LAS VEGAS (KTNV) — Christa Puente made a video for a college class in May 2018.
She talked about how much she loved her job and the opportunity to help patients and their families in their darkest days.
A registered nurse, the 33-year-old worked in the cancer ward at MountainView Hospital.
Six days after she made the video, Christa and her husband, Damaso Puente, were killed when Henry Aparicio crashed into their car.
"My daughter and her husband were just sitting at the stoplight at Sahara and Hualapai," said Christa's mother, Diane Malone. "Just sitting there waiting for the light to change. And he rammed them at over 100 miles an hour. And he was four times the legal limit drunk."
That's the extrapolation based on a blood draw taken nearly five hours after the crash. At that time, he was just under three times the legal limit.
"He didn't even apply the brakes," Malone said. "He didn't even try to stop. And he mutilated them to death! My daughter was an organ donor. She couldn't even donate her organs because they were turned to mush. How does someone recover from that? It has just taken my heart and broken it to pieces."
Not only will the Malone family never recover, they now have to relive the crime in court.
"All my life I thought the law was supposed to protect the innocent, but it's not... It's not," Malone said.
Henry Aparicio pleaded guilty and was convicted of two counts of DUI resulting in death and one count of felony reckless driving. He was sentenced to serve 15 to 44 years in prison, but he appealed the sentence.
The appeal went up to the Nevada Supreme Court, where justices recently ruled in his favor, granting him a new sentencing that could result in less time behind bars.
The reason lies in a series of letters.
"It's certainly the first time in my experience that I've ever seen something like this happen — for a sentencing to be redone because of letters that were written on behalf of the family," said Chief Deputy District Attorney Alex Chen.
Both Chen and Stop DUI's Sandy Heverly say what's happening with this case is unprecedented.
"It was difficult to understand, and I still don't understand it to this day," said Heverly. "Because the letters and the victim statements that were given were certainly within the parameters of what the law states and what it allows. Unfortunately, the Supreme Court saw it differently."
Court records show shortly before sentencing, the state provided approximately 50 victim impact letters written by family, friends, and coworkers of Christa and Damaso.
Aparicio's lawyers objected to 46 of the letters, arguing the people who wrote them did not legally qualify as victims.
"The letters expressed the family's pain as much as the families could express it themselves," Chen said. "Basically, the letters talked about how much sorrow this has caused for the parents of the victims and for the people who knew the victims. And that's pretty common in a sentencing."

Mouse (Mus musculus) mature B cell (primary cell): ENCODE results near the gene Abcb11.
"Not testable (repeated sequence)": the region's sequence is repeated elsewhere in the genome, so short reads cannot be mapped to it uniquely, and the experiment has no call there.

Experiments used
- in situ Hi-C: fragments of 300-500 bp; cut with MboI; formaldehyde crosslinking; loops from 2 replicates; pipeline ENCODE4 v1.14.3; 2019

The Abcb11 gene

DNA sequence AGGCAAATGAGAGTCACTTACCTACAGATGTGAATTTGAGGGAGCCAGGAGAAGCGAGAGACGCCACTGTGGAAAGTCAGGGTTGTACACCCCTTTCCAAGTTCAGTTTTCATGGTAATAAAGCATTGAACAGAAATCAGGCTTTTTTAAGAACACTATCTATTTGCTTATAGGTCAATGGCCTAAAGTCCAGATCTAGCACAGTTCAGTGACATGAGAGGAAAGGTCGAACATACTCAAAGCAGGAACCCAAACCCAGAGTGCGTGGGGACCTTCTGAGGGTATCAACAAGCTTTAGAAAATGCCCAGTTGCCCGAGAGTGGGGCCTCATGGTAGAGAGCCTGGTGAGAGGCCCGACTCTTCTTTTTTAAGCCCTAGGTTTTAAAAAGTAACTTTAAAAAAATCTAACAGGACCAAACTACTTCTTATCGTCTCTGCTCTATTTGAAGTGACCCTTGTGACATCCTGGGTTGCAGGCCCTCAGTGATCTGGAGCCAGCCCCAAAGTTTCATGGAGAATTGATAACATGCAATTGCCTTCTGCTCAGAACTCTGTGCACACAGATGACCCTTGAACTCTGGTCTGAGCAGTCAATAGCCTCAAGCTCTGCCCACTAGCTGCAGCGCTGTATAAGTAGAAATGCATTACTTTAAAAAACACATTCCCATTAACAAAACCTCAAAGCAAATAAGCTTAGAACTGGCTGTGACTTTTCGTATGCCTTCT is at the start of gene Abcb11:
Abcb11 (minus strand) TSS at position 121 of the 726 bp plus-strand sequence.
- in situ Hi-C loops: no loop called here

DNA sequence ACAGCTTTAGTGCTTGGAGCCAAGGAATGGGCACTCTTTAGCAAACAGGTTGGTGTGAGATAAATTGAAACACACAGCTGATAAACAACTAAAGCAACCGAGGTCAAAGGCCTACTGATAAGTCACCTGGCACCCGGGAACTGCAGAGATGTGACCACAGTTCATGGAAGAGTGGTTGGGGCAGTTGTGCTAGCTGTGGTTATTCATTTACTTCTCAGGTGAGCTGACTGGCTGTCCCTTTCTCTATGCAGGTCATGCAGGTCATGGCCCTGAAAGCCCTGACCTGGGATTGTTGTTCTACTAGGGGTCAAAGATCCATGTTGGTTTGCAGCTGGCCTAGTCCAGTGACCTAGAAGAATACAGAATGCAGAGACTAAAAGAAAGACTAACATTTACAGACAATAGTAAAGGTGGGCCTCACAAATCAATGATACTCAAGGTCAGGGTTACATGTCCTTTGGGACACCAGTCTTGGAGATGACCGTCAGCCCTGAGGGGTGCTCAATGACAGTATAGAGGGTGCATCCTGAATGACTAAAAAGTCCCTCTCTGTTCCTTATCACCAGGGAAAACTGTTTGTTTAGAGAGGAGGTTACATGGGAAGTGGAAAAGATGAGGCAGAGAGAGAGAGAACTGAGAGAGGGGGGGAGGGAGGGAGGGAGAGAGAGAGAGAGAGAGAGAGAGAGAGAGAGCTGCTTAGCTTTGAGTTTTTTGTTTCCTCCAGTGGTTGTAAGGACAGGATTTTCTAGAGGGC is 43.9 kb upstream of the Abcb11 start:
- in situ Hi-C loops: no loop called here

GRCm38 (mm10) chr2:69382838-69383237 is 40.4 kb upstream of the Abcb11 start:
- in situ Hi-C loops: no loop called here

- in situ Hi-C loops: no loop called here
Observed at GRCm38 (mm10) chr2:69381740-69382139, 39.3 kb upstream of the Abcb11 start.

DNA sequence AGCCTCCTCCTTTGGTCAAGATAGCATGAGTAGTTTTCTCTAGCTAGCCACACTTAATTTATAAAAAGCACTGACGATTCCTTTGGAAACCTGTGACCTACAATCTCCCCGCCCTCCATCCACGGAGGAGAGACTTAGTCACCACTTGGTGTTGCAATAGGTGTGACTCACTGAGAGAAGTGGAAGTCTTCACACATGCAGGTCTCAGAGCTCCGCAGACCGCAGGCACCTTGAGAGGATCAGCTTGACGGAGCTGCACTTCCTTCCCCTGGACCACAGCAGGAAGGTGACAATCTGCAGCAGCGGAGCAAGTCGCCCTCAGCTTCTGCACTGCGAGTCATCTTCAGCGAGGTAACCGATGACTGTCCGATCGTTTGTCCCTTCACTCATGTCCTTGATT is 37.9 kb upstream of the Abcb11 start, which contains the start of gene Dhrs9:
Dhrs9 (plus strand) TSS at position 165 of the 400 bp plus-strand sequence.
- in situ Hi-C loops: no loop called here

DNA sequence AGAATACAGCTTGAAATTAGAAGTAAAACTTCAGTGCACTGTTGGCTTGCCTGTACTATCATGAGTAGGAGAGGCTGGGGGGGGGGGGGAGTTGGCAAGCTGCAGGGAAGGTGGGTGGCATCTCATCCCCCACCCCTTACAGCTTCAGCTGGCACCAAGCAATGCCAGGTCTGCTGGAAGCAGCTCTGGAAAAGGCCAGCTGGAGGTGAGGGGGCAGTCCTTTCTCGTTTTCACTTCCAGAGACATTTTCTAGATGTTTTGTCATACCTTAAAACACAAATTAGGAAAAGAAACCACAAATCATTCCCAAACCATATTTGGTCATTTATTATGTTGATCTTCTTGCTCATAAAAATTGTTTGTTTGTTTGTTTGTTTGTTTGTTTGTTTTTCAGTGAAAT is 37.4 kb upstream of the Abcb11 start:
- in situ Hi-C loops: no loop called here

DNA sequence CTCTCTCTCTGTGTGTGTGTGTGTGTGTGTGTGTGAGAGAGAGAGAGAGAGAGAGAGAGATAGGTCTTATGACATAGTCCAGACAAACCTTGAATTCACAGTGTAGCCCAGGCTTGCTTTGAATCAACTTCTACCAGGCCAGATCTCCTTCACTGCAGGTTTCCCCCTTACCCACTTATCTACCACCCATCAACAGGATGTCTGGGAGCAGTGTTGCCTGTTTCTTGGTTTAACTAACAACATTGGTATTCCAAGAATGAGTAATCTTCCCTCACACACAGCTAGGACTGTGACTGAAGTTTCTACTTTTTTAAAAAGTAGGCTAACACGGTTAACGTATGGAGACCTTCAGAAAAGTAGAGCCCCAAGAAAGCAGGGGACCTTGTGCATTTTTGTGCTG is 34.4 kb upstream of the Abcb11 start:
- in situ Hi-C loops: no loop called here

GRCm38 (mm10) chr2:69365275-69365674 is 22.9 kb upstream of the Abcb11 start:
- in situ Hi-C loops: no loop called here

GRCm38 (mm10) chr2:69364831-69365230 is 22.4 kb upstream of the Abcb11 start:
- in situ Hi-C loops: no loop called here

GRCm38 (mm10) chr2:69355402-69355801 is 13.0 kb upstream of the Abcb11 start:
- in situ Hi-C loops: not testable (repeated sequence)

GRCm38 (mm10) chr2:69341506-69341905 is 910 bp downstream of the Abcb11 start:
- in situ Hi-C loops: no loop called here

But in this case, the Supreme Court found the lower court abused its discretion by overruling Aparicio's objection and failing to determine if all the letters were "reliable and relevant."
"No amount of letters can change the facts of what he did," Malone said.
Though the conviction stands, the high court sent the case back for re-sentencing before a different District Court judge.
"When we passed the victim impact statement statute, it was to cover victims of all crime — not just DUI victims, but all crime. So, you can see that the possibility of this affecting other cases is certainly out there," Heverly said.
When Malone first found out that her family was going to have to relive the trauma, she went to the corner of Sahara Avenue and Hualapai Way to refresh the memorial that she first put there several years ago.
It includes a sign notifying the public about the new sentencing at 8:30 a.m. on Tuesday, Jan. 25, and asking people to please come show support for justice.
"I have been sentenced to a lifetime of grief. And then he wants to get out," Malone said. "And that's not justice."
In the Supreme Court opinion, justices say nothing in their ruling should suggest a failure to protect victims’ rights during sentencing.
The opinion states: “We are required to vacate the sentence and remand this case, despite the inevitable pain and distress this will cause the surviving family members to again participate in a sentencing hearing, because it is not clear that the District Court would have imposed the same sentence absent these errors.”
"What that tells me is that they are standing for the criminals and not the innocent victims," Malone said.
Tragedy for the Malone family runs unfathomably deep.
"I lost my first daughter in 1978. She was hit by a car. And I never got over that, either. Still, that pain is excruciating to me. And then now that Christa and Damaso have been killed in such an atrocious way, I can't... I can't heal anymore," Malone said.
In the re-sentencing, the court has broad discretion over what to do, up to and including letting Aparicio out with time served.
"In theory, it could happen, but it's not likely, I don't think," said Chen, "because that would be quite a drastic change from what he got sentenced to. But it is within the court's discretion to sentence him to something less."
Malone hopes these words from the statement she plans to read in court on Tuesday will ensure that doesn't happen:
"How can I possibly convey to you everything I believe I should say on Christa's behalf in few paragraphs, when even a series of books can't contain all the beauty and goodness that she was?" she wrote. "Both Christa and Damaso paid the ultimate price for Aparicio's atrocious crimes. He deserves to pay the ultimate price and he should be held accountable for his choices and his actions."